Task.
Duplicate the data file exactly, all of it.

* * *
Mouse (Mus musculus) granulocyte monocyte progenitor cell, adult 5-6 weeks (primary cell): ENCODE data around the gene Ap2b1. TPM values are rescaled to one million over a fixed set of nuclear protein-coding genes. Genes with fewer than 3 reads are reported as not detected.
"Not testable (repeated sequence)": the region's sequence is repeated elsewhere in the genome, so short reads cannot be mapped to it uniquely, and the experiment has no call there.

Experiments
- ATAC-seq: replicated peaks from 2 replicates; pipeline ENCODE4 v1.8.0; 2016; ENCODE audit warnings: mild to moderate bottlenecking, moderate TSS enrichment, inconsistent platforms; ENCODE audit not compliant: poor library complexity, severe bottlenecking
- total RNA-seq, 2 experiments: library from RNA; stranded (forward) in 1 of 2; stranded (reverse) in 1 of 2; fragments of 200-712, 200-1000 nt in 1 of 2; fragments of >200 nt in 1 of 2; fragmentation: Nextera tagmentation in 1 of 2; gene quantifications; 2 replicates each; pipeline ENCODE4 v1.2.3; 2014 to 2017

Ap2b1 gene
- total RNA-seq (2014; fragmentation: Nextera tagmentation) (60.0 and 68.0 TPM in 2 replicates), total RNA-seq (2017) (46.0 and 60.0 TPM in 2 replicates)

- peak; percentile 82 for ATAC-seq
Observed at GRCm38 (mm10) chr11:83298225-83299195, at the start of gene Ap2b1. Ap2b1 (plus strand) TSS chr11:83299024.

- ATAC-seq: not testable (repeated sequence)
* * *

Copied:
Mouse (Mus musculus) granulocyte monocyte progenitor cell, adult 5-6 weeks (primary cell): ENCODE data around the gene Ap2b1. TPM values are rescaled to one million over a fixed set of nuclear protein-coding genes. Genes with fewer than 3 reads are reported as not detected.
"Not testable (repeated sequence)": the region's sequence is repeated elsewhere in the genome, so short reads cannot be mapped to it uniquely, and the experiment has no call there.

Experiments
- ATAC-seq: replicated peaks from 2 replicates; pipeline ENCODE4 v1.8.0; 2016; ENCODE audit warnings: mild to moderate bottlenecking, moderate TSS enrichment, inconsistent platforms; ENCODE audit not compliant: poor library complexity, severe bottlenecking
- total RNA-seq, 2 experiments: library from RNA; stranded (forward) in 1 of 2; stranded (reverse) in 1 of 2; fragments of 200-712, 200-1000 nt in 1 of 2; fragments of >200 nt in 1 of 2; fragmentation: Nextera tagmentation in 1 of 2; gene quantifications; 2 replicates each; pipeline ENCODE4 v1.2.3; 2014 to 2017

Ap2b1 gene
- total RNA-seq (2014; fragmentation: Nextera tagmentation) (60.0 and 68.0 TPM in 2 replicates), total RNA-seq (2017) (46.0 and 60.0 TPM in 2 replicates)

- peak; percentile 82 for ATAC-seq
Observed at GRCm38 (mm10) chr11:83298225-83299195, at the start of gene Ap2b1. Ap2b1 (plus strand) TSS chr11:83299024.

- ATAC-seq: not testable (repeated sequence)